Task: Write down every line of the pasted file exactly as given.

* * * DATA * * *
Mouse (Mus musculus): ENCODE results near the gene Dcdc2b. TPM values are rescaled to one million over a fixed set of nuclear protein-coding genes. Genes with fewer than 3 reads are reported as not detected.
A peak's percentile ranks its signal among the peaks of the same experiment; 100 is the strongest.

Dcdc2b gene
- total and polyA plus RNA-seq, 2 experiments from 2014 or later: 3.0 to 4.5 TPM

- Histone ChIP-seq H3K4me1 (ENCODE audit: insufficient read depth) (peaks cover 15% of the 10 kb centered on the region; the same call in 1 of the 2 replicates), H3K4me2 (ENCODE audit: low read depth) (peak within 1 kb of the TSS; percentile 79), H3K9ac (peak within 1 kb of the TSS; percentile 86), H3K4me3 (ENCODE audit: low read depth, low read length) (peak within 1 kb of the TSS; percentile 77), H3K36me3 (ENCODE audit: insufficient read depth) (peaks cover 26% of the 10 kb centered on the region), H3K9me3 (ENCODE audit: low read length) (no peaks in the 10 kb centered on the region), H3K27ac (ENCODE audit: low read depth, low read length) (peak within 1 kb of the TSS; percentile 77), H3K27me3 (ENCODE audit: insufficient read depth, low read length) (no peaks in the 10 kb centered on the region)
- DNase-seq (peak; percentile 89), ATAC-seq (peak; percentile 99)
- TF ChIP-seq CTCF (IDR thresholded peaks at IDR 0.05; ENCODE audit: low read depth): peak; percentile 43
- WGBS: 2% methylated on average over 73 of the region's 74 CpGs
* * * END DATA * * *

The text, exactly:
Mouse (Mus musculus): ENCODE results near the gene Dcdc2b. TPM values are rescaled to one million over a fixed set of nuclear protein-coding genes. Genes with fewer than 3 reads are reported as not detected.
A peak's percentile ranks its signal among the peaks of the same experiment; 100 is the strongest.

Dcdc2b gene
- total and polyA plus RNA-seq, 2 experiments from 2014 or later: 3.0 to 4.5 TPM

- Histone ChIP-seq H3K4me1 (ENCODE audit: insufficient read depth) (peaks cover 15% of the 10 kb centered on the region; the same call in 1 of the 2 replicates), H3K4me2 (ENCODE audit: low read depth) (peak within 1 kb of the TSS; percentile 79), H3K9ac (peak within 1 kb of the TSS; percentile 86), H3K4me3 (ENCODE audit: low read depth, low read length) (peak within 1 kb of the TSS; percentile 77), H3K36me3 (ENCODE audit: insufficient read depth) (peaks cover 26% of the 10 kb centered on the region), H3K9me3 (ENCODE audit: low read length) (no peaks in the 10 kb centered on the region), H3K27ac (ENCODE audit: low read depth, low read length) (peak within 1 kb of the TSS; percentile 77), H3K27me3 (ENCODE audit: insufficient read depth, low read length) (no peaks in the 10 kb centered on the region)
- DNase-seq (peak; percentile 89), ATAC-seq (peak; percentile 99)
- TF ChIP-seq CTCF (IDR thresholded peaks at IDR 0.05; ENCODE audit: low read depth): peak; percentile 43
- WGBS: 2% methylated on average over 73 of the region's 74 CpGs